UNI Global Union and the Forum for Responsible Investment (FIR) have issued a joint statement calling on all stakeholders to act together to fix deep-seated problems in the long-term care sector. The recent scandal at Orpea, ignited by the book The Gravediggers, has exposed troubling, long-standing issues at the company and beyond—many of which exacerbated by the Covid-19 pandemic. Last March, FIR supported the UNI-led coalition of more than 100 investors who put forth new standards for long-term care providers. The organizations also organized an investor briefing on the subject in October.
Please read the statement below. In French, here.
Orpea scandal shows dire consequences of collective inaction on social issues
The recent allegations of mismanagement and cost-cutting at the expense of residents, workers and taxpayers at the French elder care company Orpea and the wider sector are deeply disturbing. However, the endemic issues in the sector that allowed for this to take place are not new to those closely observing long-term care.
COVID-19 exacerbated long-term care’s systemic problems including understaffing, precarious work, and underfunding but they existed long before—and not just at Orpea and not just in France.
The failures raised at Orpea and beyond requires more than a reshuffling in the C-Suite or a refreshing of the board of directors. It needs all stakeholders working in concert to transform the industry. An important step is recognizing that the long-term care sector is a high-risk sector for these material social risks related to the quality of care for residents and working conditions.
Recognizing the risks of the sector means that investors cannot turn a blind eye to the systemic problems in our long-term care systems, and the risks this poses for not just individual companies in the sector but also more widely with the importance to society to meet our needs for adequate eldercare. Within the privatized long-term care sector, which includes a growing share of for-profit companies, investors will have to play a part in the solutions. Critically, investors will need to ensure they truly walk the talk in supporting companies towards best practice and in their expectations in terms of social responsibility. The financial result should reward a particular social performance, not undermine it.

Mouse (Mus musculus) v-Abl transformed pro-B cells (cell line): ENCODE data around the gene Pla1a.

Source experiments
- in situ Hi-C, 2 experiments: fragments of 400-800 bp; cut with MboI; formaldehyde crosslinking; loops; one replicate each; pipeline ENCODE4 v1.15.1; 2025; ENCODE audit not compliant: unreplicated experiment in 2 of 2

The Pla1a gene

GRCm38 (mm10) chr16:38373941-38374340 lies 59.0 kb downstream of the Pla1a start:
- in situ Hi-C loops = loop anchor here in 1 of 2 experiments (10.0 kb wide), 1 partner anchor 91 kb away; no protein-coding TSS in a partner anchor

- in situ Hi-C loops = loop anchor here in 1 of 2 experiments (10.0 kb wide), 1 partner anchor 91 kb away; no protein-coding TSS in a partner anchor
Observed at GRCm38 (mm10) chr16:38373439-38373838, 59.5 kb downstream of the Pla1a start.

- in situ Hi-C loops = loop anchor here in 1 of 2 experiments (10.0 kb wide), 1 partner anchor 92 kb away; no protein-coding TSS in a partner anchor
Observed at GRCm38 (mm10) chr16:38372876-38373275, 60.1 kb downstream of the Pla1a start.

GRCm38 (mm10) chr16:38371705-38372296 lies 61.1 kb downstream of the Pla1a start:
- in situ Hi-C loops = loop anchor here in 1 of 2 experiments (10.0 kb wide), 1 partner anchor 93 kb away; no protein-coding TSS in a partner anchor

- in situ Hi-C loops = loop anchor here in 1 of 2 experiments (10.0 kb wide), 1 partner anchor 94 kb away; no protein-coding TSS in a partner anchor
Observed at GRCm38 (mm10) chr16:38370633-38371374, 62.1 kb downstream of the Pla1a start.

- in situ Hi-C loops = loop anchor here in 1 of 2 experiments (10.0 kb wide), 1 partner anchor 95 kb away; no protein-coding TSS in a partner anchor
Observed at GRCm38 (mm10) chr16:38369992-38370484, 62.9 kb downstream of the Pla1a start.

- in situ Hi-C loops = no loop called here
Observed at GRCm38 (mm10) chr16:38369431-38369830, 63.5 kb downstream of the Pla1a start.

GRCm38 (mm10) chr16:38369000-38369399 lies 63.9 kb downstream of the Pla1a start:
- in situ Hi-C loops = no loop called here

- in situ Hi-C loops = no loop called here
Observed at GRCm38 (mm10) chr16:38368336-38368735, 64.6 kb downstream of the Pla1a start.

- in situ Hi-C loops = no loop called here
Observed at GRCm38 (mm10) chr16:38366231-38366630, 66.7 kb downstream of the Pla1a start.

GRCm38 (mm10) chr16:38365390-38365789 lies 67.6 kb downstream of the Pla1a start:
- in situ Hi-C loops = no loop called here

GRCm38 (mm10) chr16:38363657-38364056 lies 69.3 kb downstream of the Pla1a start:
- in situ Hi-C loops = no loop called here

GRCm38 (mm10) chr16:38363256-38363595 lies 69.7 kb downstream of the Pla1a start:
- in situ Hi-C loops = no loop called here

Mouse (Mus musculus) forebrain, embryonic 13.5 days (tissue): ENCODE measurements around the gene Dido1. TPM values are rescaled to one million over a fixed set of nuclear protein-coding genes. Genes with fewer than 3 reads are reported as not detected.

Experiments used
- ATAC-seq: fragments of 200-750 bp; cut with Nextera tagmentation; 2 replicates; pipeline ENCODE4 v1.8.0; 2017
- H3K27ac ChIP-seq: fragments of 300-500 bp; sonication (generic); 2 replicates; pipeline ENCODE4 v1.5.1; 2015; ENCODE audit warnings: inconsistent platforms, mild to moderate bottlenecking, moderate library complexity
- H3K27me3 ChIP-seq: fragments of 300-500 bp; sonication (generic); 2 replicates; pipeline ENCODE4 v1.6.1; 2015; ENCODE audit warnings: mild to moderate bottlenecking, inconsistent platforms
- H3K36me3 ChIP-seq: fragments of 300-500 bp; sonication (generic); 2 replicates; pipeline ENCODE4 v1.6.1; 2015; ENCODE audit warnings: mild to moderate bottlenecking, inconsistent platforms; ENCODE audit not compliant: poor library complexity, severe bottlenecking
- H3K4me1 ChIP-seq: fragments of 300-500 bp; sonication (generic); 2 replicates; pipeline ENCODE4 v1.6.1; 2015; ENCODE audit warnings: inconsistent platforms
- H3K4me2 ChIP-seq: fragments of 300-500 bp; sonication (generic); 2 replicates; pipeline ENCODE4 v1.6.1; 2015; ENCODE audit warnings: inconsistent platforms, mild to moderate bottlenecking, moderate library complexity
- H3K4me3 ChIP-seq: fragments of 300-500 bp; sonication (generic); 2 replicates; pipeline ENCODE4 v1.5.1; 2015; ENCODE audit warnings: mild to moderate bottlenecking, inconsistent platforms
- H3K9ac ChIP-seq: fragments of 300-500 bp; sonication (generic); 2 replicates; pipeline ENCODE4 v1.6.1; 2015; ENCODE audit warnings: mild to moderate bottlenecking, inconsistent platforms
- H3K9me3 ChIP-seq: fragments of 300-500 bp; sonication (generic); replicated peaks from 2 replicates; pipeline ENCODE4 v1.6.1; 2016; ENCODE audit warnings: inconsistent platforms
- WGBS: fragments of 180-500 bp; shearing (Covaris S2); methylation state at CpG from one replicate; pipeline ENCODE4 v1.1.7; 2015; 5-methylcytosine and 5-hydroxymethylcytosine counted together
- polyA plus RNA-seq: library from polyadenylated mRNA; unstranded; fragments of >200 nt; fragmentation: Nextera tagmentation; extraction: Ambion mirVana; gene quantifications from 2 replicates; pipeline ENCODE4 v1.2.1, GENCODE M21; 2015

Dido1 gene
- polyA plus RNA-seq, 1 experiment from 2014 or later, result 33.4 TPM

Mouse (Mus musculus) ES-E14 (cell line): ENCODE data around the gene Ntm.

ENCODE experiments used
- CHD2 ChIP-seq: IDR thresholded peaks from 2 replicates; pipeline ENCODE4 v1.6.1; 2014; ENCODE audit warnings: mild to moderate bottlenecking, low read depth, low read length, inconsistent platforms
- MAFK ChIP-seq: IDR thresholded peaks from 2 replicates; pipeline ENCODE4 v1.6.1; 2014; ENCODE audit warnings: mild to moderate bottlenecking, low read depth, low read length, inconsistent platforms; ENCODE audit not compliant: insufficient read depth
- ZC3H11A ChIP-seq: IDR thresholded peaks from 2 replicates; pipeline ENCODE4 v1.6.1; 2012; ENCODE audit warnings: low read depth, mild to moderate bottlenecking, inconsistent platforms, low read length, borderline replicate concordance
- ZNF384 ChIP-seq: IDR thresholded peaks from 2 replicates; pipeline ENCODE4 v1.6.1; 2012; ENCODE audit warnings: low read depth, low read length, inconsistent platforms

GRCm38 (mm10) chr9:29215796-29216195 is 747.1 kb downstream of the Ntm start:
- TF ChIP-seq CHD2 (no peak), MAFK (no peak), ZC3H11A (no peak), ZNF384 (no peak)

Stewardship has an essential and urgent role to play in the midst of this crisis. Last March to coincide with the one-year anniversary of the pandemic and its impact on the long-term care sector, a coalition that has grown to 105 investors with $3.45 trillion in assets under management, coordinated by UNI Global Union, launched a statement of expectations for the sector – including on ensuring safe staffing levels, health and safety, union rights and quality of care for residents. From this, these investors have come together to implement this commitment by engaging with companies across the sector on how to make these a reality. This latest scandal shows just how critical this is and that this engagement could not be more urgent, but will need to persist far beyond the immediate crisis.
A few months later, the French Sustainable Investment Forum (FIR) provided an opportunity for UNI Global Union to meet with its members so that they could learn about, form an opinion on and, if of interest participate in this coalition.